Nutritional deficiency and placenta calcification underlie constitutive, selective embryo loss in pregnant South American plains vizcacha, Lagostomus maximus (Rodentia, Caviomorpha).Theriogenology. 2020 Jun 07; 155:77-87.T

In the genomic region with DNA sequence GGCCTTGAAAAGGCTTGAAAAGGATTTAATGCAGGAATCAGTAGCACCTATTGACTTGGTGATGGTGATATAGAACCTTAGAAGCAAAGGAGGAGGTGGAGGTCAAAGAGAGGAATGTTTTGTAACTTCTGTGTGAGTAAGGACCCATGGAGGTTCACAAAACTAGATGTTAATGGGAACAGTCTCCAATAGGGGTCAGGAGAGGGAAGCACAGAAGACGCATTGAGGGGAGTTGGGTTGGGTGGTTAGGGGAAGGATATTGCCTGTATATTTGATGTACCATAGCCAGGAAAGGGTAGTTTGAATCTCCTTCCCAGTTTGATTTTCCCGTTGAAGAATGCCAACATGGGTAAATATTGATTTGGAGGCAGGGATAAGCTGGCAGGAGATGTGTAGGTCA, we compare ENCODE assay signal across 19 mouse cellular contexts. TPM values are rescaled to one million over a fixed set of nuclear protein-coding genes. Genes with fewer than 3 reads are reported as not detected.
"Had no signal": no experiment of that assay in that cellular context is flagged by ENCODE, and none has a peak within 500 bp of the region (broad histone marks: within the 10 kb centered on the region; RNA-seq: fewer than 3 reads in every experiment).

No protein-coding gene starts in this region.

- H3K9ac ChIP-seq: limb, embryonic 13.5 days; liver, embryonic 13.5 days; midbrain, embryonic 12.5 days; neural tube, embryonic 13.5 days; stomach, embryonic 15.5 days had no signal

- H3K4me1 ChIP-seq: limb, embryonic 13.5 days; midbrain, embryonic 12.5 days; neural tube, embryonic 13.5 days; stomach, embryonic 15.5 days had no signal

Plains vizcacha females are able to ovulate up to 800 oocytes per estrus cycle. However, just 10-12 embryos are implanted and only two of them, those located nearest the cervix, are gestated to term. Between 26 and 70 days post-coitum, a constitutive resorption occurs from the embryos located proximal to the ovary, extending progressively toward those distally implanted. Our previous studies on the dynamics of gestation in L. maximus, led us to hypothesize some kind of placental and nutritional insufficiency as the basis for the resorption process. We analyzed histology and arterial architecture of the reproductive tract in pregnant and non-pregnant females. Uterine horns are irrigated through the uterine artery, a branch of the internal iliac artery, in an ascending way from the cervix; segmental arteries irrigating the embryo vesicles become thinner as they approach the ovary. Contrast solution administered during angiographies accumulated in the placenta of embryos closest to cervix. Thus, blood stream favors the embryos nearest the cervix, indicating a gradual nutritional deficiency of those closest to the ovary. Besides, placenta becomes calcified early, at mid-gestation, during the resorption process. Finally, the detection of specialized endothelial venules and inflammatory cells suggest the concurrent participation of immunological processes in embryo vesicles undergoing resorption.